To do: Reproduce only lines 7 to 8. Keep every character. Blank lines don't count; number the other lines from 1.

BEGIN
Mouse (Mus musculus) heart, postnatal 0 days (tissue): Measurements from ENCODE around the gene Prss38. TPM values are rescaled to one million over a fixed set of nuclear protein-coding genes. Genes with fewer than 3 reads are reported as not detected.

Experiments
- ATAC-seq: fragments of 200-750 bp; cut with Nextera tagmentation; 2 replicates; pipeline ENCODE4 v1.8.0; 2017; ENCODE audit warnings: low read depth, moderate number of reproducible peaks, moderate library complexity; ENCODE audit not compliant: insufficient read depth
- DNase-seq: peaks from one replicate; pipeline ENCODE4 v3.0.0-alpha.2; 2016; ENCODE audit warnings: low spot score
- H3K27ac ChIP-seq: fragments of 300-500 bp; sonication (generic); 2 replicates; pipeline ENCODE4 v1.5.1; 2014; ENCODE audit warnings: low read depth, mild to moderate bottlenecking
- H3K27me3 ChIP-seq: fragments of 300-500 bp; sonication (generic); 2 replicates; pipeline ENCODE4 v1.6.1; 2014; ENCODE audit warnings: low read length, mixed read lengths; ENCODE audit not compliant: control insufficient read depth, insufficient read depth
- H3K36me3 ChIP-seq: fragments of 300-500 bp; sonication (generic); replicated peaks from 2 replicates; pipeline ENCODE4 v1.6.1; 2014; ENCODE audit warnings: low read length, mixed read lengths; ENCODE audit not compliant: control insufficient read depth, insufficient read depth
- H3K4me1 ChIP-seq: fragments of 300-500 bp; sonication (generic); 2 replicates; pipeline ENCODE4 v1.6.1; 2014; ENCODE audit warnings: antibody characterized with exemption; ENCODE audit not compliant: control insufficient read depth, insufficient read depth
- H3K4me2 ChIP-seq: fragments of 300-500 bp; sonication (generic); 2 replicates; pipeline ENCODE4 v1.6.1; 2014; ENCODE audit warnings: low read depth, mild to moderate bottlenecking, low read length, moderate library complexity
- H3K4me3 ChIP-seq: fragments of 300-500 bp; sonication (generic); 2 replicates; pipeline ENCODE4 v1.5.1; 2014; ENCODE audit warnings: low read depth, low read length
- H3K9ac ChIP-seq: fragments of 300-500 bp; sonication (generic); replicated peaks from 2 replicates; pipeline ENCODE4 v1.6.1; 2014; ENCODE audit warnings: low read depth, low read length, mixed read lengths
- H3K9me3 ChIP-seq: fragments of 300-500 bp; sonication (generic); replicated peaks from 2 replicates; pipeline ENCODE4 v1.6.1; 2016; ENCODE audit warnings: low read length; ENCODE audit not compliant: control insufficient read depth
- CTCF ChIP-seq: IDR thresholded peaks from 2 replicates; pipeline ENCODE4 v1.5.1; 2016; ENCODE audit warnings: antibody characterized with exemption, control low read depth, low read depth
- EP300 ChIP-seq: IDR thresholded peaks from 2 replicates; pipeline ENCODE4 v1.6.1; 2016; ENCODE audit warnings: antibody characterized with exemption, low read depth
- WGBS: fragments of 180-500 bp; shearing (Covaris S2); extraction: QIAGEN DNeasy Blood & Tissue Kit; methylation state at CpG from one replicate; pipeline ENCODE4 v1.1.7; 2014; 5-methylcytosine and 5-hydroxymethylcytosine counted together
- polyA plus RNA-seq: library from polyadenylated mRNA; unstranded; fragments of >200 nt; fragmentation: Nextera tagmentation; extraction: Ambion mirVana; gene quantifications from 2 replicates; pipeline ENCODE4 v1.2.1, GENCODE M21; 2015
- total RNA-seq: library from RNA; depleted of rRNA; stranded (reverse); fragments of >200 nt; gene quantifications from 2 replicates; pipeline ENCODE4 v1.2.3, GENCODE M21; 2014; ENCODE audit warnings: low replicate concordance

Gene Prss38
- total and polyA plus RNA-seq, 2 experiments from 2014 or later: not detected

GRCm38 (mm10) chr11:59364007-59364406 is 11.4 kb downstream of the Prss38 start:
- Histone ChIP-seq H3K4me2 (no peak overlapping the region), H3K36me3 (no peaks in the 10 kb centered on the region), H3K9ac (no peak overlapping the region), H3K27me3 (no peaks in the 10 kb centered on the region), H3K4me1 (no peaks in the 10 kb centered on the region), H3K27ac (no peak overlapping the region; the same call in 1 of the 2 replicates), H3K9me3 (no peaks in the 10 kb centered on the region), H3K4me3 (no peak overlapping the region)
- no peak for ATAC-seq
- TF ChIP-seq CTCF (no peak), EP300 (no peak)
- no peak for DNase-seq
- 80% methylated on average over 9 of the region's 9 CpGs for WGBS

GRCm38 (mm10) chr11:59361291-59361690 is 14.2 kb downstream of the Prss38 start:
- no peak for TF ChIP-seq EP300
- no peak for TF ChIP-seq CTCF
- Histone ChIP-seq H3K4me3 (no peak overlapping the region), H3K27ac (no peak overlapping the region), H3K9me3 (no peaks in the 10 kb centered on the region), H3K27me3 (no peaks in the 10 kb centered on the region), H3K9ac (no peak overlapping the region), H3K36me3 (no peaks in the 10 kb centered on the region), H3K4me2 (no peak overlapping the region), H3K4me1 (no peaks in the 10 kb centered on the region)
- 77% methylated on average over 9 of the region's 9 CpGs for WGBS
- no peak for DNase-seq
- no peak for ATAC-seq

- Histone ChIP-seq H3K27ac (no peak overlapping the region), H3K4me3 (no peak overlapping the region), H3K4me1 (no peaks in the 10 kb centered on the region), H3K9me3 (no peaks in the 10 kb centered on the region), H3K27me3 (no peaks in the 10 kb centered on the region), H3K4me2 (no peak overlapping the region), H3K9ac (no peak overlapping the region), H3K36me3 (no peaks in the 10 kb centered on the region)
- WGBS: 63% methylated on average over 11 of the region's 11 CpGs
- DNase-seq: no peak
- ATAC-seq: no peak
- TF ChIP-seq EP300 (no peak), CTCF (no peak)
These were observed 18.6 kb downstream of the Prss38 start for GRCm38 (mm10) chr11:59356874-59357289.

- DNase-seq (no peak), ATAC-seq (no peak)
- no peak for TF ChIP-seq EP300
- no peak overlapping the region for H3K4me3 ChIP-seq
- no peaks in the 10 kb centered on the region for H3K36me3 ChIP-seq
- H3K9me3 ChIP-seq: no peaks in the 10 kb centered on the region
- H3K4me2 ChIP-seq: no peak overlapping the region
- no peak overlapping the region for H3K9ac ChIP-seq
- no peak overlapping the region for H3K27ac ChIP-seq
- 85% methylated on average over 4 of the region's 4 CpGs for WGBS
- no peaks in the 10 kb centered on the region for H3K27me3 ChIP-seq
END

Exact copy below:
- H3K36me3 ChIP-seq: fragments of 300-500 bp; sonication (generic); replicated peaks from 2 replicates; pipeline ENCODE4 v1.6.1; 2014; ENCODE audit warnings: low read length, mixed read lengths; ENCODE audit not compliant: control insufficient read depth, insufficient read depth
- H3K4me1 ChIP-seq: fragments of 300-500 bp; sonication (generic); 2 replicates; pipeline ENCODE4 v1.6.1; 2014; ENCODE audit warnings: antibody characterized with exemption; ENCODE audit not compliant: control insufficient read depth, insufficient read depth